Old World includes countries that have been making wine for ages, and is basically most of the European countries: France, Italy, Spain, Portugal, Germany, etc. These have been making wine for much longer than other countries, especially France, whose wines have been copied/replicated for years.
So, which countries do we find in the New World? Basically wine producing regions that came later to quality winemaking. Later, meaning starting in 1960’s and forward: US (CA, OR, WA, NY, etc), Australia, New Zealand, Argentina, Chile, Uruguay.
Besides this geographical distinction, Old World vs New World wines mean different things regarding wine style, affecting the basic elements in a wine: alcohol, body, fruit, acidity, sweetness and tannins.
Old World will usually mean wines with medium to high alcohol, wines with lighter to medium bodies (with some exceptions), wines with high acidity (and a better match for food). Wines will show fewer oak notes and usually will feature non fruity flavors such as leather, herbs, ink, earth, vegetal, floral and mineral notes, etc. These notes/aromatics happen for two reasons: less sun and higher fermentation temperatures.
In the Old world viticulture and vinification is regulated by law, which means that in order to get the seal of quality of any appellation, a lot of rules have to be followed regarding: grape variety allowed, maximum yields, aging if any, minimum and maximum alcohol levels, etc.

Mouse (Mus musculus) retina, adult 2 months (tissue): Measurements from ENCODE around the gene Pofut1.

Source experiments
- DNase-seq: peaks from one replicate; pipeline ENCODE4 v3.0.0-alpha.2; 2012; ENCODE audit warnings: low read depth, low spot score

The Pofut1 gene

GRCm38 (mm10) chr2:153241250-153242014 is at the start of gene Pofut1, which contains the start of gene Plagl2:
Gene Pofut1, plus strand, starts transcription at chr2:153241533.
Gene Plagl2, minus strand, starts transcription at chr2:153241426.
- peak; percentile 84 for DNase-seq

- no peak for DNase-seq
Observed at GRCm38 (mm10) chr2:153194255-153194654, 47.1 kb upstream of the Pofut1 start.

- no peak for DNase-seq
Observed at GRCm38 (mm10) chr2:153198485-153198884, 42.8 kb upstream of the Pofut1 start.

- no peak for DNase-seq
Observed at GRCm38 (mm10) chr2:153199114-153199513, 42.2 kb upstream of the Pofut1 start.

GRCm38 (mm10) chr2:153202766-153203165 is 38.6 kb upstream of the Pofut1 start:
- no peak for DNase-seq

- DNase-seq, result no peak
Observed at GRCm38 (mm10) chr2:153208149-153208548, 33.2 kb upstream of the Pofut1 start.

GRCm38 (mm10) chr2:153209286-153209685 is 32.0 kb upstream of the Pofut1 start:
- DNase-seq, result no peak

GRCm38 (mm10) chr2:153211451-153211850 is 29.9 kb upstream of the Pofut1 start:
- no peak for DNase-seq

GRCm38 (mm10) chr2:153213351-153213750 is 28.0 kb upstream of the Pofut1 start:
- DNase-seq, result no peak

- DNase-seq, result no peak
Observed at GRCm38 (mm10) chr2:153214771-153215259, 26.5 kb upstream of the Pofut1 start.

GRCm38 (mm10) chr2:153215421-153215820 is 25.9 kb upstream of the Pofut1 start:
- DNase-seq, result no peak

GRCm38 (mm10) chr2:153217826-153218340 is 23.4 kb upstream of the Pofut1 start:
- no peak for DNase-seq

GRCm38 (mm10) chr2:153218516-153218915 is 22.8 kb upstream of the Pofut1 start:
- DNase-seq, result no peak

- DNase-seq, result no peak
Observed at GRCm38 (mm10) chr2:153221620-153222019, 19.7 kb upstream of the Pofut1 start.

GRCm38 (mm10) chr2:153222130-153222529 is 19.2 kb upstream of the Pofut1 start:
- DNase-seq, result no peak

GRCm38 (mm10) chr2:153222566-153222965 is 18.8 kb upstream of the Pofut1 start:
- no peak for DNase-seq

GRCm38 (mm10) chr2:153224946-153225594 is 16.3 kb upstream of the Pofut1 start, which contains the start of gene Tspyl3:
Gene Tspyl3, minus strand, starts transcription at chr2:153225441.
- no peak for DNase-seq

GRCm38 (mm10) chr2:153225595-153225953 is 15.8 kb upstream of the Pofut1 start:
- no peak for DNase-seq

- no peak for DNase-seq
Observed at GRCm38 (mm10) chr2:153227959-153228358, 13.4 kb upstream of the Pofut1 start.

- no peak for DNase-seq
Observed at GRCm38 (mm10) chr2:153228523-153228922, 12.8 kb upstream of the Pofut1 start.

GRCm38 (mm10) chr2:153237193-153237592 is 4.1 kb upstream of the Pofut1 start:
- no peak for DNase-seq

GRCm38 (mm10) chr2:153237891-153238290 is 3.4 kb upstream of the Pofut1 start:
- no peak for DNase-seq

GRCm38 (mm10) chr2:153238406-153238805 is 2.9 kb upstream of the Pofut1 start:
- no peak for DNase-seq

New World wines will mean wines with more than 13% alcohol, bodies that are usually big, acidity will tend to be low or balanced. Wines will be very forward, with a lot of oak notes (from new oak barrels) and so much fruit, that jump out of the glass to say hello to you. Viticulture and Vinification is not regulated by law, so winemakers are free to grow whatever grapes they want, and enjoy a lot of freedom regarding the wine they want to make. These wines are better drunk on their own or with food as big as they are. Their limitations will be more regarding to climate. Let’s face it, certain grapes prefer warmer climates than others, and sometimes the choice of grape is just a commercial one, some sell better than others.
Fermentations in the New World happen at lower temperatures to preserve the fruit aromatics of these wines. Of course, there are exceptions to these rules and let’s not forget about global warming and vintages… the weather of one year can be better or worse than the weather of the following year, and that can affect ripeness. In future issues of my newsletter, I will recommend wines for you to taste these differences within the same variety.
But February is the month of Valentine’s Day, so I decided to recommend a few wines for this holiday to share with people you care!
French Champagnes: Pol Roger NV (my favorite) $45, Pol Roger Rich NV $60 (off dry and a better match for chocolates)
Veuve Clicquot NV $50
Roederer Estate NV, $25 (CA)
Zonin Prosecco NV, $15
Hugel Pinot Blanc Cuvee “Les Amours” 2014 $15
Veramonte Pinot Noir 2015 (Casablanca, Chile) $12
El Coto de Rioja “Imaz” Reserva 2013 $20
Ravenswood Zinfandel Old Vines 2015 $10
Ports to match with chocolates:
Sandeman Fine Ruby Port $ 17
Fonseca Finest Reserve Bin 27 Port $16
Taylor Fladgate LBV 2012 $20
Cheers! Santé, Salud